On W. S. Merwin and Paul Carroll

8 Comments

  1. Marian Janssen
    Marian Janssen August 18, 2012 at 10:49 am .

    I'll be talking on Paul Carroll and Isabella Gardner for the Inaugural conference of the European Beat Studies Network, see http://ebsn.eu/ Much information on their relationship is to be found in my biography of Gardner, for which I interviewed Carroll. The book is called Not at All What One Is Used To: The Life and Times of Isabella Gardner, see http://www.amazon.com/

  2. Nick
    Nick February 21, 2011 at 5:53 am .

    Paul Carroll—Chicago Poet 1926-1996 <br />By Bob Boldt<br /> <br /><br />At North and Clyborn, I see you riding<br />west on that dilapidated bike,<br />your raincoat flapping.<br /><br />Only the North Avenue whores, awaiting <br />their harvest of Friday homebound drones, <br />regard you—indifferently.<br />Your shabby vestments promise nothing. <br /><br />The bobble-headed pigeons, <br />

  3. Joseph Hutchison
    Joseph Hutchison July 3, 2010 at 10:29 pm .

    I&#39;m envious, Robert! Carroll is one of my heroes, really. His criticism enacted inquiries into poems in search of their inner substance, not to pass judgement or claim them for a cause. We could use more like him.

  4. Robert Schwab
    Robert Schwab July 3, 2010 at 7:37 pm .

    Hey Joe, <br />I appreciate both these recent posts about Paul Carroll. I studied under him in a course at the University of Illinois, Chicago, sitting across the table from Albie Goldbarth, who was also in the class, but who will never see these posts, I think, because he doesn&#39;t use a computer. <br /><br />Carroll was a good teacher as well as poet. He allowed each of us to do our thing and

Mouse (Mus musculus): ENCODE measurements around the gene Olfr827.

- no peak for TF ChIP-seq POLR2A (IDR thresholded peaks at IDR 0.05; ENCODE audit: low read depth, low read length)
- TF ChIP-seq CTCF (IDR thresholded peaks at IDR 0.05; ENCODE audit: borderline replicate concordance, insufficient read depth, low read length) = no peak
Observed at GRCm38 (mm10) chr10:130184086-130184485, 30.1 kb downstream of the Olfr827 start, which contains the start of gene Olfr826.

5. Joseph Hutchison
    Joseph Hutchison July 2, 2010 at 2:58 pm .

    Now that&#39;s a worthy fantasy! I have a couple of poets in mind myself who deserve the recognition. On the other hand, Merwin&#39;s example—as a poet, essayist, fabulist, translator, and independent scholar—is certainly worth spotlighting in this era of the academic poet. Not that all academic poets are compromised, but the system as a rule provides poor examples for young poets, sucking them

  6. JforJames
    JforJames July 2, 2010 at 2:14 pm .

    I&#39;m happy to know about Paul Carroll and that book, The Poem In It&#39;s Skin (nice title, too), I&#39;ll scare up a copy soon I hope.<br /><br />I&#39;m a big Merwin fan. I&#39;ve always been attracted by the way he casts lines without punctuation. <br /><br />Still, I wish, when Merwin got the call from the Library of Congress, that he&#39;d said something like, &quot;You know I&#39;m

  7. Joseph Hutchison
    Joseph Hutchison July 2, 2010 at 2:03 pm .

    I have to admit that part of my pleasure in Merwin&#39;s selection was the picture it brought to mind of Ron Silliman&#39;s head popping off like a champagne cork. And sure enough! I had a notion to reply to it, but I&#39;ve had my say on the subject. And how does one reply to &quot;What a distance we still have to travel&quot;? <i>We?</i> Oh yes—he means the members of his tribe, much as George

  8. vazambam
    vazambam July 2, 2010 at 9:36 am .

    Thanks for this post, as it brought back memories of Paul Carroll&#39;s book &quot;The Poem in Its Skin&quot; which I had in my library sometime, somewhere, someplace and which I now cannot find–what a loss! <br /><br />As for Merwin, compare your post to what <a href="http://Sillimanhttp://ronsilliman.blogspot.com/&quot; rel="nofollow">Ron Silliman</a> has to say about Merwin&#39;s selection as the

Leave a Reply

This site uses Akismet to reduce spam. Learn how your comment data is processed.

%d bloggers like this: